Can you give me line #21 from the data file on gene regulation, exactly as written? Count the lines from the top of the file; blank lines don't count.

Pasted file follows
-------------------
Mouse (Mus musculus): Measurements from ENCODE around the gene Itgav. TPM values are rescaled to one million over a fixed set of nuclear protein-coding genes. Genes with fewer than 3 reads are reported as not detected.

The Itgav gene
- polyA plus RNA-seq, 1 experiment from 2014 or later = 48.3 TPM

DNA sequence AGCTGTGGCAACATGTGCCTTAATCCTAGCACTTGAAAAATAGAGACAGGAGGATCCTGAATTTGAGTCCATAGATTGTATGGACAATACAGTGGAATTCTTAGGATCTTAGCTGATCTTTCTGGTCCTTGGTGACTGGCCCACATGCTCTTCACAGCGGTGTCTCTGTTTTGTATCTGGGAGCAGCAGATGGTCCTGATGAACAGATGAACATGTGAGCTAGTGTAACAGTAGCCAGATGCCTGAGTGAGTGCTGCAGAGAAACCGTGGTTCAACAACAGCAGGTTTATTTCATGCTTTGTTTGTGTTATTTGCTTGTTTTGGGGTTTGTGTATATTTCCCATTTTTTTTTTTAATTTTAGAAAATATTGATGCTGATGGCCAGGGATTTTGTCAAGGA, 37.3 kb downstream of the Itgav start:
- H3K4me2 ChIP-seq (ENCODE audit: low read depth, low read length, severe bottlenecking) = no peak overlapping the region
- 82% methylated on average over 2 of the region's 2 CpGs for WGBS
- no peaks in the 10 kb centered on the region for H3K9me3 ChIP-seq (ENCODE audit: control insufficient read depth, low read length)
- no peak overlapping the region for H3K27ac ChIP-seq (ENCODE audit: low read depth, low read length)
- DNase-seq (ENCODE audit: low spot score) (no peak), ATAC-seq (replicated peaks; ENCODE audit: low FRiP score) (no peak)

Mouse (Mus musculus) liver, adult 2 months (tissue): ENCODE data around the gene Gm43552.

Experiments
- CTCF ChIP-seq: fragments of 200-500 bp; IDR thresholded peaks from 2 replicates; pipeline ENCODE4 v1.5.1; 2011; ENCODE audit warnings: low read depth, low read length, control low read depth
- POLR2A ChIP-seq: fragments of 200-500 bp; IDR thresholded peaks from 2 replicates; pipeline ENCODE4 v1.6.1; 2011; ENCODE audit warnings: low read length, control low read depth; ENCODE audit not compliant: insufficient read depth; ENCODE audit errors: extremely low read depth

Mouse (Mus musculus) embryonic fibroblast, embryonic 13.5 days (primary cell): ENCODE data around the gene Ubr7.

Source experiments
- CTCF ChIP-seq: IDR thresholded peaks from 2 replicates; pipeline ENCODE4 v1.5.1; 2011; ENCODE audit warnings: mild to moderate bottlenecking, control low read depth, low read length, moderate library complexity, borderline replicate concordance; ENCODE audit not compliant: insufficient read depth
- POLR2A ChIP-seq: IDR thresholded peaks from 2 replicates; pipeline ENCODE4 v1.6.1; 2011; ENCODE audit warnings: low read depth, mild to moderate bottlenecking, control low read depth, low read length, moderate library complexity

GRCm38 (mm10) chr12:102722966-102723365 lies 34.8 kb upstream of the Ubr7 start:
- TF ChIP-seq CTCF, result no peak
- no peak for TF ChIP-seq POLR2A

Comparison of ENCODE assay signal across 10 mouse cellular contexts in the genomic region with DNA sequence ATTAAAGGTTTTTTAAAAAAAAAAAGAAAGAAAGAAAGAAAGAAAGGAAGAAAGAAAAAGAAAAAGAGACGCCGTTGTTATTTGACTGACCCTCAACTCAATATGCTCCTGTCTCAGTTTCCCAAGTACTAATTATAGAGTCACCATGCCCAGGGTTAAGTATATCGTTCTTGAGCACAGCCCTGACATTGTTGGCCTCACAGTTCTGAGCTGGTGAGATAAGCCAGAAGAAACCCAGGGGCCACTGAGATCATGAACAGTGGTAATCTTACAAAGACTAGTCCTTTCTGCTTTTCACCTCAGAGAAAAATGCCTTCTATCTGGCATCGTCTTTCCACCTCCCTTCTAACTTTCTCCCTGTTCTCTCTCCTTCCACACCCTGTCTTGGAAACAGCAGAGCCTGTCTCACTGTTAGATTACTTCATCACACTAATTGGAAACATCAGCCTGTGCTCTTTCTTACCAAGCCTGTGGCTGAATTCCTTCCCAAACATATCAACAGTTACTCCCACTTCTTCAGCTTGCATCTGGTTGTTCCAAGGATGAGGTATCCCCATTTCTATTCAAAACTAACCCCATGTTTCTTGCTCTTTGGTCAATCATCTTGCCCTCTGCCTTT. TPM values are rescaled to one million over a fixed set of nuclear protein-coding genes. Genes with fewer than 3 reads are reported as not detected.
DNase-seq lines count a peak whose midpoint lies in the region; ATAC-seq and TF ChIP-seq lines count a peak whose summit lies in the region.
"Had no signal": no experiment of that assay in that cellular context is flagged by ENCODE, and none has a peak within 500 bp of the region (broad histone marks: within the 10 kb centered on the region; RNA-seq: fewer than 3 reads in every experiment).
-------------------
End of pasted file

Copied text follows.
Comparison of ENCODE assay signal across 10 mouse cellular contexts in the genomic region with DNA sequence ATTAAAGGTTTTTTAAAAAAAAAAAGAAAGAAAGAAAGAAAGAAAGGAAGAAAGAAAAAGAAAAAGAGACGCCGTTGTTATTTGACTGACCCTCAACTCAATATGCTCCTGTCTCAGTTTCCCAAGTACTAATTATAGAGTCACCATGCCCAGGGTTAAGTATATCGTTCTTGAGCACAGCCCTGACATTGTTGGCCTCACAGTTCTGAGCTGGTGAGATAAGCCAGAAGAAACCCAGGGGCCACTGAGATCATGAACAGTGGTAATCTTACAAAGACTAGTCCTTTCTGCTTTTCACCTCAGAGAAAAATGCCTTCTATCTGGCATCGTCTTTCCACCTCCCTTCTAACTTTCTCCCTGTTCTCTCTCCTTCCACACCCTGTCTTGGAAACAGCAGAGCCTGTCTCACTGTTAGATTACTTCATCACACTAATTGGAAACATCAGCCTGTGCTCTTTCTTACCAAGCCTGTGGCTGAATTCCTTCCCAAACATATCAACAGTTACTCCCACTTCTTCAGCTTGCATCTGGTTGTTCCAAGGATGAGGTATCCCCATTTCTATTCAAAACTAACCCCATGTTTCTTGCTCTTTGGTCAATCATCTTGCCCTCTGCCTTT. TPM values are rescaled to one million over a fixed set of nuclear protein-coding genes. Genes with fewer than 3 reads are reported as not detected.